Showing and being loved saves all of us
Sharon Randall took the week off to spend time with her family. This column originally appeared in November 2002.
It all came down to this: Did I want to clean a cabin or climb on a horse? Not all of life’s choices are that easy, but years from now, I will smile at the memory and shake my head to think I almost passed it by.
On the last day of a long vacation in the Blue Ridge Mountains, where I grew up, I was ready to head home to California. I had loved spending that fall in the South visiting family and watching leaves turn.
Fall is my favorite time of year, but winter was on its way and another renter was waiting to move into the cabin.
Glancing down a long list of chores to do in two short days before leaving, I noticed a phone number I’d jotted down weeks ago. It was for a horse stable that offered guided trail rides in the mountains for “riders of any ability,” presumably even me.
The ad had noted “weather permitting,” and two weeks of rain had washed it from my mind. But this day was postcard perfect — blue sky, brilliant leaves, autumn in all its glory.
So I dialed the number. “Yes, ma’am,” said Steve, the trail guide and a soft-spoken young man who reminded me of my younger son. “I’ll be glad to take you out on the trail. Usually we go in groups, but you’re the only one who’s called today. It’s pretty muddy, but we’ll take it slow and see how it goes.”
“Slow sounds good to me,” I said. And with that, I was back in the saddle. My last ride was years ago in Yellowstone National Park. This time I’d be riding a horse that was named “Whiskey” — for her color, I hoped, not her fire.
“Jake’s a little more spirited,” Steve said, patting his horse, “but Whiskey is a baby doll.”
Then he added, “But when we come to a creek, don’t let her get away from you. Sometimes she gets it in her head to jump.”
I pictured Whiskey jumping a creek — with me on her back.
“How exactly do I convince her not to do that?” I said.
He laughed. “Just nose her up to the creek bank and hold on.”
Nose her up and hold on, I thought. The story of my life.
We were supposed to ride an hour, but he stretched it to nearly two. The trail was slick with mud, the air was cold and damp, but the ride was lovely — almost as good as the company: Jake and Whiskey, and Steve and me.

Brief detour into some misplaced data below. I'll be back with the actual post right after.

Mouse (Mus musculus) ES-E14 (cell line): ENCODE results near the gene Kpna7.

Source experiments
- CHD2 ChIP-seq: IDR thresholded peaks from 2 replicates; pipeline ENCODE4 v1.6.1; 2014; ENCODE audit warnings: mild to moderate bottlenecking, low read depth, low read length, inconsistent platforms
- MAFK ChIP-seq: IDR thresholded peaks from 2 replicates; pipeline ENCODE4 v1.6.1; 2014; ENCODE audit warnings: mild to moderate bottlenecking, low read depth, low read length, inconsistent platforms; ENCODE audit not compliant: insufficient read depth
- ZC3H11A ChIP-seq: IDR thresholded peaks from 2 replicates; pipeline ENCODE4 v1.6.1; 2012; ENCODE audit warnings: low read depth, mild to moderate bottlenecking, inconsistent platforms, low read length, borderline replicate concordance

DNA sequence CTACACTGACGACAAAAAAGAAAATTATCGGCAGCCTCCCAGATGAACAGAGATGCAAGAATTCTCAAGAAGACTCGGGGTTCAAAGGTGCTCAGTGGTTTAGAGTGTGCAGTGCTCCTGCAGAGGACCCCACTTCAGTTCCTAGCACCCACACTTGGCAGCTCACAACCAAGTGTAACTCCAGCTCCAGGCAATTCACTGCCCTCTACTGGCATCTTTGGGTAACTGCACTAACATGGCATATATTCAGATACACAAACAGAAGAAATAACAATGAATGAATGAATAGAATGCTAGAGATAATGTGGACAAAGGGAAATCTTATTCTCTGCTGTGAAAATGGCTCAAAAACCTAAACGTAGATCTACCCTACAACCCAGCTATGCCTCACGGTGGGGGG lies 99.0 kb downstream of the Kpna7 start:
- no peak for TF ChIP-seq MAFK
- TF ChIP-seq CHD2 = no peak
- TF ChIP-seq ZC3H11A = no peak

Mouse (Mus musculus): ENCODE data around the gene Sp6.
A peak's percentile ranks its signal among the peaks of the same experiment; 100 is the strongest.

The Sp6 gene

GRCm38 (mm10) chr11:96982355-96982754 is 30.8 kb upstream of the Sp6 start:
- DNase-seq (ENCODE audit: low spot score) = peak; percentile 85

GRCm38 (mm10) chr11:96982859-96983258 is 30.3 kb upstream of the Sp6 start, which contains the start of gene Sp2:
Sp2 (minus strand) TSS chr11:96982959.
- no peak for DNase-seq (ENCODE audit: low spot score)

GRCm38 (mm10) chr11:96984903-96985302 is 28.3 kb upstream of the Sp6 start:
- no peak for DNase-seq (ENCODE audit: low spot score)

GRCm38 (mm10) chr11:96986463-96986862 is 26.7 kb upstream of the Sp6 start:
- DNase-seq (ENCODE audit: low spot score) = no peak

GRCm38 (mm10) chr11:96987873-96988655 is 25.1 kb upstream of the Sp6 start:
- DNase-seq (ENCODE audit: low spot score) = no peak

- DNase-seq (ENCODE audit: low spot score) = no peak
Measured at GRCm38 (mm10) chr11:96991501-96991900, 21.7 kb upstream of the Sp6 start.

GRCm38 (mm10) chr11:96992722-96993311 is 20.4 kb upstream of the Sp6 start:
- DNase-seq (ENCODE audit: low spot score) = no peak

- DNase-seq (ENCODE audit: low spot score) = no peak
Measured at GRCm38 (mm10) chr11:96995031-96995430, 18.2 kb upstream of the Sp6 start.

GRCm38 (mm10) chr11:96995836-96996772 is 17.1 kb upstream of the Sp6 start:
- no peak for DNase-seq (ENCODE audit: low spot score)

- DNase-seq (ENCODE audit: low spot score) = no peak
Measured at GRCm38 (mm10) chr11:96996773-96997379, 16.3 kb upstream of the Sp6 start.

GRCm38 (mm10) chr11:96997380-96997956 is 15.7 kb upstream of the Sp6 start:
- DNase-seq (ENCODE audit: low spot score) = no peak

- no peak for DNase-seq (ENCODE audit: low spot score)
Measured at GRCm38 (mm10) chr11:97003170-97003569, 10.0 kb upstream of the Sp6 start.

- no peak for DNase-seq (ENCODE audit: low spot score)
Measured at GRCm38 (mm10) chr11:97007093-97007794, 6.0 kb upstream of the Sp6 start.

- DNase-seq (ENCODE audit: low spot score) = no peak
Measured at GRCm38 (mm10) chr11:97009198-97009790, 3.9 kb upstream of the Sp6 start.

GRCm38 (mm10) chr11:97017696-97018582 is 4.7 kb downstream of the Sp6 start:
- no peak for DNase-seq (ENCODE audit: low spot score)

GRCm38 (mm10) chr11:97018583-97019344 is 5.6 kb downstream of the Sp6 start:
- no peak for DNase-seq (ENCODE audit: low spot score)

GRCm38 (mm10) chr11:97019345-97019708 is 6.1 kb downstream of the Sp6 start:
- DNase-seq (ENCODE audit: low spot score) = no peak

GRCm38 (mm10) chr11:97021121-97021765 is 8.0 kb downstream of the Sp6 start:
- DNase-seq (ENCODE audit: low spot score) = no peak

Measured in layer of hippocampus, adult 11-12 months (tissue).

Steve talked about how he had struggled growing up, how he had seen some slippery times before finding his footing and getting grounded, so to speak, in himself and in his faith.
He was lucky, he said, to have had his grandparents and his love for horses and music. That was probably what saved him, he said, loving and being loved.
“Of course, it was,” I said. “That’s what saves us all.”
We might have ridden farther, but the trail was getting steeper, and Jake and Whiskey were starting to balk. If a horse thinks a slope is too slippery to climb, far be it from me to argue.
Besides, I had packing to do, goodbyes to be said, promises to keep. Back at the stables, Steve held Whiskey’s reins to let me dismount with a bit of grace.
“If you like,” he said, “before you leave, I could play one of my songs for you.”
“I would like that a lot,” I said.
So he tied up the horses, found me a chair, took out his guitar and began to play a song he called, “A Love Like That.”
He wrote it for his aunt and uncle, who were married 60 years before she died, he said.
When he finished, he smiled.
“That’s what I want,” he said, “an old love like theirs.”
I nodded. Old love is a gift. I hope and pray it will find him.
As for me, I will treasure the memory of that day — sitting in a barn with rain on the roof, autumn on the mountain, tears on my face, a horse named Whiskey nuzzling my neck, and being serenaded by a boy who knew he had been saved by love.
To think, I almost passed it by.